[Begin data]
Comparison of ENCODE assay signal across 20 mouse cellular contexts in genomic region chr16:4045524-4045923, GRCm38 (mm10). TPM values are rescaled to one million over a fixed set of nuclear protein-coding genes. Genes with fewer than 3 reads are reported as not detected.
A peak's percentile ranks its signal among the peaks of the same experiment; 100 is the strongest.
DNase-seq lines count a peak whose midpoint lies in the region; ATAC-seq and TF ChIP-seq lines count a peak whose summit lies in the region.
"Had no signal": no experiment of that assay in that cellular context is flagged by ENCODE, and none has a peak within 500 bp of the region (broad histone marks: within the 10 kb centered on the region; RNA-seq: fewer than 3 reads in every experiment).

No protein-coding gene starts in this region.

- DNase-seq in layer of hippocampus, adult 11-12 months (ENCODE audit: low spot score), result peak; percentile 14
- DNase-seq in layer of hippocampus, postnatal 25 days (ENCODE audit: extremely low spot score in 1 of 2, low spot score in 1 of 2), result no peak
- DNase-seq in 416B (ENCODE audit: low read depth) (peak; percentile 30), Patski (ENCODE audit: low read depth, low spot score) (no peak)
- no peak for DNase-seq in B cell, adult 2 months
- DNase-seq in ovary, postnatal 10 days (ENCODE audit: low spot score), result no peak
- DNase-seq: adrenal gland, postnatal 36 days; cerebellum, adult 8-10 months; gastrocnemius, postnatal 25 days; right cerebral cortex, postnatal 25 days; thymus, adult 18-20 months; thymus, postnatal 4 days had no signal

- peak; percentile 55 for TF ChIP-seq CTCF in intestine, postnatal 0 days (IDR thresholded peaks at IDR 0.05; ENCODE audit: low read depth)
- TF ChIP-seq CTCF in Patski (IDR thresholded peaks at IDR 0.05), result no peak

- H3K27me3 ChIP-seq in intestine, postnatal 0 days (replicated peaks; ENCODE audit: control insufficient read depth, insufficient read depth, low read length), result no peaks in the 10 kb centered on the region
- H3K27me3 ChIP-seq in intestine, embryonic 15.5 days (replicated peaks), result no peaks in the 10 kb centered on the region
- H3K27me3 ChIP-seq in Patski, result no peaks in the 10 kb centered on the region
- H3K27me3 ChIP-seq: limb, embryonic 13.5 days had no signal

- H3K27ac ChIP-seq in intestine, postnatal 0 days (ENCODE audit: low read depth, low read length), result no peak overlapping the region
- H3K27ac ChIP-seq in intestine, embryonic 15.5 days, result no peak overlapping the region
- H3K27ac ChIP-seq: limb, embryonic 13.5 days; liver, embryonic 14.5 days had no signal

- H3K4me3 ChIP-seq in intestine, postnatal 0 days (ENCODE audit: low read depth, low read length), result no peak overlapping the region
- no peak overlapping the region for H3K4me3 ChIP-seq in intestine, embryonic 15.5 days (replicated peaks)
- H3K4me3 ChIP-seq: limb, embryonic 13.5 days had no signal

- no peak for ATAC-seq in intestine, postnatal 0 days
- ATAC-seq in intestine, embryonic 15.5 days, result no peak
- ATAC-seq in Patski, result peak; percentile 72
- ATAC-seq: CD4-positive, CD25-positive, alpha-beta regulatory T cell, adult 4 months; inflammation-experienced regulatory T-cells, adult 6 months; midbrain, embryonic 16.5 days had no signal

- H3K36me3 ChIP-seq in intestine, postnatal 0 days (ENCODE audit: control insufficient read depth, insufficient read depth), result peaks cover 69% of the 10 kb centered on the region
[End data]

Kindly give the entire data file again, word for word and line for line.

Comparison of ENCODE assay signal across 20 mouse cellular contexts in genomic region chr16:4045524-4045923, GRCm38 (mm10). TPM values are rescaled to one million over a fixed set of nuclear protein-coding genes. Genes with fewer than 3 reads are reported as not detected.
A peak's percentile ranks its signal among the peaks of the same experiment; 100 is the strongest.
DNase-seq lines count a peak whose midpoint lies in the region; ATAC-seq and TF ChIP-seq lines count a peak whose summit lies in the region.
"Had no signal": no experiment of that assay in that cellular context is flagged by ENCODE, and none has a peak within 500 bp of the region (broad histone marks: within the 10 kb centered on the region; RNA-seq: fewer than 3 reads in every experiment).

No protein-coding gene starts in this region.

- DNase-seq in layer of hippocampus, adult 11-12 months (ENCODE audit: low spot score), result peak; percentile 14
- DNase-seq in layer of hippocampus, postnatal 25 days (ENCODE audit: extremely low spot score in 1 of 2, low spot score in 1 of 2), result no peak
- DNase-seq in 416B (ENCODE audit: low read depth) (peak; percentile 30), Patski (ENCODE audit: low read depth, low spot score) (no peak)
- no peak for DNase-seq in B cell, adult 2 months
- DNase-seq in ovary, postnatal 10 days (ENCODE audit: low spot score), result no peak
- DNase-seq: adrenal gland, postnatal 36 days; cerebellum, adult 8-10 months; gastrocnemius, postnatal 25 days; right cerebral cortex, postnatal 25 days; thymus, adult 18-20 months; thymus, postnatal 4 days had no signal

- peak; percentile 55 for TF ChIP-seq CTCF in intestine, postnatal 0 days (IDR thresholded peaks at IDR 0.05; ENCODE audit: low read depth)
- TF ChIP-seq CTCF in Patski (IDR thresholded peaks at IDR 0.05), result no peak

- H3K27me3 ChIP-seq in intestine, postnatal 0 days (replicated peaks; ENCODE audit: control insufficient read depth, insufficient read depth, low read length), result no peaks in the 10 kb centered on the region
- H3K27me3 ChIP-seq in intestine, embryonic 15.5 days (replicated peaks), result no peaks in the 10 kb centered on the region
- H3K27me3 ChIP-seq in Patski, result no peaks in the 10 kb centered on the region
- H3K27me3 ChIP-seq: limb, embryonic 13.5 days had no signal

- H3K27ac ChIP-seq in intestine, postnatal 0 days (ENCODE audit: low read depth, low read length), result no peak overlapping the region
- H3K27ac ChIP-seq in intestine, embryonic 15.5 days, result no peak overlapping the region
- H3K27ac ChIP-seq: limb, embryonic 13.5 days; liver, embryonic 14.5 days had no signal

- H3K4me3 ChIP-seq in intestine, postnatal 0 days (ENCODE audit: low read depth, low read length), result no peak overlapping the region
- no peak overlapping the region for H3K4me3 ChIP-seq in intestine, embryonic 15.5 days (replicated peaks)
- H3K4me3 ChIP-seq: limb, embryonic 13.5 days had no signal

- no peak for ATAC-seq in intestine, postnatal 0 days
- ATAC-seq in intestine, embryonic 15.5 days, result no peak
- ATAC-seq in Patski, result peak; percentile 72
- ATAC-seq: CD4-positive, CD25-positive, alpha-beta regulatory T cell, adult 4 months; inflammation-experienced regulatory T-cells, adult 6 months; midbrain, embryonic 16.5 days had no signal

- H3K36me3 ChIP-seq in intestine, postnatal 0 days (ENCODE audit: control insufficient read depth, insufficient read depth), result peaks cover 69% of the 10 kb centered on the region